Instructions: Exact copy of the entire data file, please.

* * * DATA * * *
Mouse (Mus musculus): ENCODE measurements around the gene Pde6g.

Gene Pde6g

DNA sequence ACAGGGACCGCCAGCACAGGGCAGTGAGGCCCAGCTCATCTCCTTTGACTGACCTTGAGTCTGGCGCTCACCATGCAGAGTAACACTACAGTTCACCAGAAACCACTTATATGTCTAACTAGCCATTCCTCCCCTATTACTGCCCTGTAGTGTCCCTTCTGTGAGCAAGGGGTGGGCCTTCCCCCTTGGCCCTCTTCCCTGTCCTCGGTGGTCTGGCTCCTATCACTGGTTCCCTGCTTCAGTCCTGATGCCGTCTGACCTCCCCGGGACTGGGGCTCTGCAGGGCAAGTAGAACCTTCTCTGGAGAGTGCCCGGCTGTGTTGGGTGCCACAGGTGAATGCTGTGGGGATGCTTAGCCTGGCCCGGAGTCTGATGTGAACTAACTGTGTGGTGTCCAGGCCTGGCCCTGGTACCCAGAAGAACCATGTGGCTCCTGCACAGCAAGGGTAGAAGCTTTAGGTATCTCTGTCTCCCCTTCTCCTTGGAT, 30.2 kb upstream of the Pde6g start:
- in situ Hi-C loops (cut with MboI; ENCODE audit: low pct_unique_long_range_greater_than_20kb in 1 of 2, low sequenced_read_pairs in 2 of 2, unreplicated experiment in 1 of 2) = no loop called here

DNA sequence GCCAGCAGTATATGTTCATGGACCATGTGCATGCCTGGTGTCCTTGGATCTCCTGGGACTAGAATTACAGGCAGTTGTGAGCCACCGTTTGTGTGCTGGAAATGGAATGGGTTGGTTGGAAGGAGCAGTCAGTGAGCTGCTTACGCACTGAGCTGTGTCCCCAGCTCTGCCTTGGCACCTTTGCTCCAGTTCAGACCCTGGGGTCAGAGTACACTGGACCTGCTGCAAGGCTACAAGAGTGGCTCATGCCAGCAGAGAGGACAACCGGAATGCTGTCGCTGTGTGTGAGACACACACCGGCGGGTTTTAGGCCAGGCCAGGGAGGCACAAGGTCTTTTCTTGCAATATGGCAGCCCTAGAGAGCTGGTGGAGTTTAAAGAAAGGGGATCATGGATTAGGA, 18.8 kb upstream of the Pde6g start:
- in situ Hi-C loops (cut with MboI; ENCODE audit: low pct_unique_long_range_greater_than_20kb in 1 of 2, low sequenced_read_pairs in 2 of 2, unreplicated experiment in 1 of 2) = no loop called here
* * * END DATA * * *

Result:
Mouse (Mus musculus): ENCODE measurements around the gene Pde6g.

Gene Pde6g

DNA sequence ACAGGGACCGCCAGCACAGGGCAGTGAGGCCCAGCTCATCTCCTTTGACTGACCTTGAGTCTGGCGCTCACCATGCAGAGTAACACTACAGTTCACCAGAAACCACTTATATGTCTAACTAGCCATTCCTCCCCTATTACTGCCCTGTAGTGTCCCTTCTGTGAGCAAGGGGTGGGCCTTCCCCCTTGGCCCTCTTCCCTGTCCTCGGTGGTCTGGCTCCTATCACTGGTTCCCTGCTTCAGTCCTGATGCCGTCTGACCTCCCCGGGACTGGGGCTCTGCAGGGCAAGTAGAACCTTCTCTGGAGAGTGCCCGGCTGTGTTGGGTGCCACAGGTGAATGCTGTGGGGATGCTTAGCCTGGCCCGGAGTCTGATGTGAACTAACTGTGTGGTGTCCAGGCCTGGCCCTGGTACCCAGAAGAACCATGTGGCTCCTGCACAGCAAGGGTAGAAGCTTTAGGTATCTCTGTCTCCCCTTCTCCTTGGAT, 30.2 kb upstream of the Pde6g start:
- in situ Hi-C loops (cut with MboI; ENCODE audit: low pct_unique_long_range_greater_than_20kb in 1 of 2, low sequenced_read_pairs in 2 of 2, unreplicated experiment in 1 of 2) = no loop called here

DNA sequence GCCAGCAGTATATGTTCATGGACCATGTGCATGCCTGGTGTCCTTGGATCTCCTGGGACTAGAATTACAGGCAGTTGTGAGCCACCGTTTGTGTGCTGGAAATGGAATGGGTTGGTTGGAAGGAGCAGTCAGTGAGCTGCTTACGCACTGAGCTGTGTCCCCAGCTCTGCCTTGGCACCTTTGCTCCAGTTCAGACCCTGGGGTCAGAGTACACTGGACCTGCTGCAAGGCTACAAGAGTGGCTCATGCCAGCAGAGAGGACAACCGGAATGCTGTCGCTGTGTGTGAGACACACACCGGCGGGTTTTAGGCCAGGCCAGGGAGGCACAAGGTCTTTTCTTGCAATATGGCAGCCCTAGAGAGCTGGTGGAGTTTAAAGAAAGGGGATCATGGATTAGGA, 18.8 kb upstream of the Pde6g start:
- in situ Hi-C loops (cut with MboI; ENCODE audit: low pct_unique_long_range_greater_than_20kb in 1 of 2, low sequenced_read_pairs in 2 of 2, unreplicated experiment in 1 of 2) = no loop called here